Finally! Downstream from here!

I expected the crowd to thin, but it didn’t. I hoped to find feet to follow, but I didn’t. Nope—I was far faster than those around me, which is a phenomenon to which I’m certainly not accustomed. Whenever I would find a rhythm, someone would get in my way, and I’d have to maneuver around.

I normally swim quite straight. Early into this sport, I made a concerted decision that if I wouldn’t swim fast, I’d at least swim straight. So, whereas I’d typically not bother sighting much during a straight downriver swim, I learned quickly that the non-straight-swimmers could easily divert my trajectory. So I sighted for myself. Trust no one!! I struggled to find rhythm anyway, so sighting frequently wouldn’t cause much detriment anyway.

After that, all I could think about was how much I dreaded the Ironman swim that awaited me in August at Mont Tremblant—TWICE this distance?! Why does this feel so hard?! I thought this was down-river!! Why did I sign up for another Full Ironman?!

About halfway throught the swim, I remembered some of the mental tactics discussed in the books that I had read and well as previous experiences. I tried to stay calm, focus on a smooth stroke and remind myself that there was a LOT of race ahead!! Don’t Pull a Raleigh.

I continued to dodge people and weave. Someone grabbed my ankles, which reminded me to kick out the legs. The exit was, not surprisingly, crowded.

Side note: Very ironically in hindsight, while swimming I found myself thinking about the potential hazards of the sport of triathlon and debating which discipline is the most dangerous. Cycling came to mind first, as the quantity of incidents and the severity of injuries are both high. Running likely produces a higher incidence of injuries, but many of them are minor and surmountable [i.e. overuse]. Occasionally someone might get hit by a car, have a heart attack or some other detrimental incident. However, it’s easy to notice and access to attempt to help. I finally decided, however, that swimming is the most dangerous by far. While the incidents are likely relatively few, when something bad does happen, you’re pretty much SOL. Yeah, there’s kayaks floating around. But if you have something like a heart attack or a seizure or head injury, you’re also drowning and far less likely to survive.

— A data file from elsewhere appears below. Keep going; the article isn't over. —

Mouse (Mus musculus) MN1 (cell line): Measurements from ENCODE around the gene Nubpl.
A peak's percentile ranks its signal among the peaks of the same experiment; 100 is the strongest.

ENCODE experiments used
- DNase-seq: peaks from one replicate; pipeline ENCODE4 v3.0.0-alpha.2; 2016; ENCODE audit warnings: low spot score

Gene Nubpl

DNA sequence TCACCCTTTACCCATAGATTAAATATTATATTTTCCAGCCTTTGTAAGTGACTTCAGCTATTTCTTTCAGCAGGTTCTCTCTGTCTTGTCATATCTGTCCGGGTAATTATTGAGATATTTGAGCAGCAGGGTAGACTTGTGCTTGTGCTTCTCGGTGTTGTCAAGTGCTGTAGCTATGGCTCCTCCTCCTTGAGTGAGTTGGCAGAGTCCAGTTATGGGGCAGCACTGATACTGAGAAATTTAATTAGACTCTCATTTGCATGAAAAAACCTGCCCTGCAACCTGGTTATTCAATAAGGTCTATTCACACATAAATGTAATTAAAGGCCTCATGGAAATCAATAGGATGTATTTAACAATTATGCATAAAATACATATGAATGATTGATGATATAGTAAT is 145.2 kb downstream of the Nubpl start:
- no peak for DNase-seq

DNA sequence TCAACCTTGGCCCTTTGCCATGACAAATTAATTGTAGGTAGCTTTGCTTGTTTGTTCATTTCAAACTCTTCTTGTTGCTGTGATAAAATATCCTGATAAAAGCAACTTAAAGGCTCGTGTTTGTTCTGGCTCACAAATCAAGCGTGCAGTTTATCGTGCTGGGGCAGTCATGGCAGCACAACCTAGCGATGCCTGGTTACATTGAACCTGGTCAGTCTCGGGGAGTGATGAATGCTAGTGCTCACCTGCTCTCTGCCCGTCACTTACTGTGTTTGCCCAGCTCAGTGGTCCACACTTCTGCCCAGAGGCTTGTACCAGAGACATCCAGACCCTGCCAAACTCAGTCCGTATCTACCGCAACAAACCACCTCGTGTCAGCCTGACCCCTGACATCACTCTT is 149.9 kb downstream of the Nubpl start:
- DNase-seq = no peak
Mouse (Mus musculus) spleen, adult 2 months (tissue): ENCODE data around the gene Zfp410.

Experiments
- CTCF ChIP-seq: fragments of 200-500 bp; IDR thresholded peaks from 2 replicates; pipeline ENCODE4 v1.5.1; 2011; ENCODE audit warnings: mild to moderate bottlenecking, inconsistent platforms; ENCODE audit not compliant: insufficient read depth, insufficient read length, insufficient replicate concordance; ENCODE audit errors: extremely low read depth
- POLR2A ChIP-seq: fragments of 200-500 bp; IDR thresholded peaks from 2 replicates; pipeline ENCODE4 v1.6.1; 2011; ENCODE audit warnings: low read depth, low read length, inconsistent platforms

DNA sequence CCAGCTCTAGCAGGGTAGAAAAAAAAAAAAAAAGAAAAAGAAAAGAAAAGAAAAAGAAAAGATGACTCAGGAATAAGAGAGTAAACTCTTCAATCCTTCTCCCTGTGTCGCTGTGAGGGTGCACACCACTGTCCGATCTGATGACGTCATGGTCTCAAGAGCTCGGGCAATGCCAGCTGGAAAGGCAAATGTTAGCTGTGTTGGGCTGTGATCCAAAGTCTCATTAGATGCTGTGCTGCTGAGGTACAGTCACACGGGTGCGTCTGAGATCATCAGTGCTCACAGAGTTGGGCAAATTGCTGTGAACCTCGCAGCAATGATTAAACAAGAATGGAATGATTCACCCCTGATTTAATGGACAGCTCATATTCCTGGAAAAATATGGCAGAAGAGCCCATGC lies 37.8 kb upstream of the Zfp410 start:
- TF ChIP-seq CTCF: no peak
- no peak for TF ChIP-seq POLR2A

Sadly, I later learned that a gentleman did pass away during this very swim—presumably from a heart attack. I’d like to think that this incident would have occurred regardless of the activity he was participating in and that he ultimately died participating in something that he loved. My thoughts and prayers are with him and his family!

T1:                   3:13

Up the stairs and ambled up the hill. I saw the wetsuit “peelers” [c’mon Ironman, they’re strippers!] and only then remembered that step of the process. I was rusty! I then jogged the rest of the way to transition, trying to dodge the more laissez faire athletes. I donned my shoes and helmet, grabbed my bike, and took off.

BIKE                 56 miles                      2:33:26                        21.9 mph                     4th AG

Here are some of the highlights of the first half of the bike:

Photo cred: Luis Fabian
  • Paul Link FLEW by me with speeds liable to produce a sonic boom
  • Joseph McCleod likewise passed me with likewise unfathomable speed. He overtook me at a moment when I was contemplating whether the braid that laid on my shoulder sacrificed aerodynamics in any significant way. I may have hypocritically drifted to the left a bit. Sorry, JoJo!
  • This course was CROWDED! Far more crowded than I remembered from the year prior. Dangerously so. Bikes everywhere. And unlike St. Anthonys, where people seemed to understand and [more importantly] abide by both official rules and unwritten cycling etiquette, a lot of people maneuvered in ways that made me nervous.
  • The course was not closed to the significant traffic that passed through. And many of the roads had absolutely no shoulder. Too many bikes + too many cars – inadequate amount of pavement = near disaster.